Man from the country

| March 07, 2006

At the Arena Arts show, professionals demonstrate rope twirling and gun spinning. The world champion whip cracker, now in the Guinness Book of World Records, also performs for the crowd.

Food vendors provide good eats like hamburgers and bratwursts on the 15-acre camp along the Cannon River, owned by the Rice County Steam Engine Club.

Old Alabama Town in Montgomery, Ala., is the place to see refurbished and recreated homes down to the detail. Preserved along Columbus Street, the historical village includes 19th and 20th century structures, from posh town homes to rugged log cabins.

The Ordeman Townhouse, built in the 1850s, has been restored to near-original conditions, including kitchens and slave quarters. All the furniture is period relevant, and each room is arranged in the style of the home. The Lucas Tavern was built in the early 19th century as a stage stop for travelers and immigrants. In 1825, French General LaFayette spent the night in the Tavern on his way to Montgomery.

Other structures include a dogtrot house, a medicine shop museum and a blacksmith shop. Re-enactors portray Southern life during school field trips, so call before you visit if you want to take a tour complete with actors in period dress. Self-guided tours allow you to take as much time as you need to explore the town, but guided tours are also available. Admission is $8 for adults and $7.20 for seniors.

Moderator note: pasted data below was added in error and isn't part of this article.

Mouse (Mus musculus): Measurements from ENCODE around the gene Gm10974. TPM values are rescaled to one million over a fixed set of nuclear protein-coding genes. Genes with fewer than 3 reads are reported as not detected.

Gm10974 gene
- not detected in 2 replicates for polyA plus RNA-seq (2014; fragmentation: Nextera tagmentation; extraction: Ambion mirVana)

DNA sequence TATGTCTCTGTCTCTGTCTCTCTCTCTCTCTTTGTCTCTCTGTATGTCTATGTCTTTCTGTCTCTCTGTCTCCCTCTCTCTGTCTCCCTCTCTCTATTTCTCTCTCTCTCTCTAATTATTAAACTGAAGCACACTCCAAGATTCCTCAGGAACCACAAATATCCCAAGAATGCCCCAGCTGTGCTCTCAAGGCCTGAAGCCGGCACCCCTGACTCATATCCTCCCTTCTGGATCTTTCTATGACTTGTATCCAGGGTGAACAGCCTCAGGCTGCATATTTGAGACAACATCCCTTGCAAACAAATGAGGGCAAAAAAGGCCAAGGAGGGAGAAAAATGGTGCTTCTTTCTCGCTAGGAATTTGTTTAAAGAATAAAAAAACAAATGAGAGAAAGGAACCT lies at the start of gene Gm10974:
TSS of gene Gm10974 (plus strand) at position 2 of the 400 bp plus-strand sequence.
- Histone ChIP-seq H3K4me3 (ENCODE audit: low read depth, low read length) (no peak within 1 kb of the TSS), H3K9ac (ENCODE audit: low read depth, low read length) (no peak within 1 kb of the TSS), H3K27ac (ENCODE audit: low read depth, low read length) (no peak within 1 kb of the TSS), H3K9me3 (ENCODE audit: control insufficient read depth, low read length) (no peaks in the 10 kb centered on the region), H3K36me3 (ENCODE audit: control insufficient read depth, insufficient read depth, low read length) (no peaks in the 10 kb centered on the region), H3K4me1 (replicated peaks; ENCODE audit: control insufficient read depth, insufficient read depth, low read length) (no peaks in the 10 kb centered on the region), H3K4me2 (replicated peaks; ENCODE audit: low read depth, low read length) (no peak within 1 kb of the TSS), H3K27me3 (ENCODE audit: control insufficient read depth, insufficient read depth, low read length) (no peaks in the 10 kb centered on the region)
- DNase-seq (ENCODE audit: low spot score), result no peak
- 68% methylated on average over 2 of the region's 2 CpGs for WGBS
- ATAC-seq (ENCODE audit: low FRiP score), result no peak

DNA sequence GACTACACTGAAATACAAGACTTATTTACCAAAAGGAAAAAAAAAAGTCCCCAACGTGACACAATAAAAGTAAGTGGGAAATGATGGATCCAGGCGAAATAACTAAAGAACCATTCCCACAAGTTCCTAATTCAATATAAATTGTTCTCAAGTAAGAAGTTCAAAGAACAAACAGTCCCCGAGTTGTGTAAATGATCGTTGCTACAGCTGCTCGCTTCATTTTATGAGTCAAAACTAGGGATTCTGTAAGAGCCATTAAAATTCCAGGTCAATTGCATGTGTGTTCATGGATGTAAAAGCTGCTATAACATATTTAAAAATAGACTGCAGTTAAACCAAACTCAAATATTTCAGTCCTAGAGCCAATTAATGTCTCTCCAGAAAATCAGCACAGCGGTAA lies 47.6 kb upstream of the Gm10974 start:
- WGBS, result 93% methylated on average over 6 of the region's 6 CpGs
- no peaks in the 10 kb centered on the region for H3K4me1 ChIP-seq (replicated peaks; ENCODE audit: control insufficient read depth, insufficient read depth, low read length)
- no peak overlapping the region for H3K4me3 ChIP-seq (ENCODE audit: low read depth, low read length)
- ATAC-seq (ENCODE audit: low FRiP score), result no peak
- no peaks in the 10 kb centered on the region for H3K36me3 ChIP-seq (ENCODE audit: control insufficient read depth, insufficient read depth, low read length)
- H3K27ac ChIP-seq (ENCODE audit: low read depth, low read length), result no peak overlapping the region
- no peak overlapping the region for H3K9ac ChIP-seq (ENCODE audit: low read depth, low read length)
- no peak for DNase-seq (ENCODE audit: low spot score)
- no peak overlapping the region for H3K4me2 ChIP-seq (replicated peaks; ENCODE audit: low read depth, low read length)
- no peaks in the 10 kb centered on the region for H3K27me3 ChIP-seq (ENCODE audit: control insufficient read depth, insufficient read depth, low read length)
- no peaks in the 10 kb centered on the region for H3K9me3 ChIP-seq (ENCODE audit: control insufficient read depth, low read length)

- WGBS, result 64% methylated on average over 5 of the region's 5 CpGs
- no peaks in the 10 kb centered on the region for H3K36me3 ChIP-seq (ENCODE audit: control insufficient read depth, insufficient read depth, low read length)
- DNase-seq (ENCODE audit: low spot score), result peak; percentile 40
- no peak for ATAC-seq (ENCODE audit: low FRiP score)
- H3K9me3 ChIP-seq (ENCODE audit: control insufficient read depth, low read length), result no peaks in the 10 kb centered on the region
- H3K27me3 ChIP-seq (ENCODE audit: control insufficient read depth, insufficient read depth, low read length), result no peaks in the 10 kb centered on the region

Whether you want to take a tour of an antebellum home or experience a Revolutionary War battle firsthand, there are plenty of opportunities to see living history. As always, search Google or another Internet search engine for a festival or re-enactment that piques your interest.
–Rachel Telehany

Follow the Links
Fort Ticonderoga

Boston Tea Party Re-enactment

The Wild West Roundup

Old Alabama Town

Colonial Williamsburg

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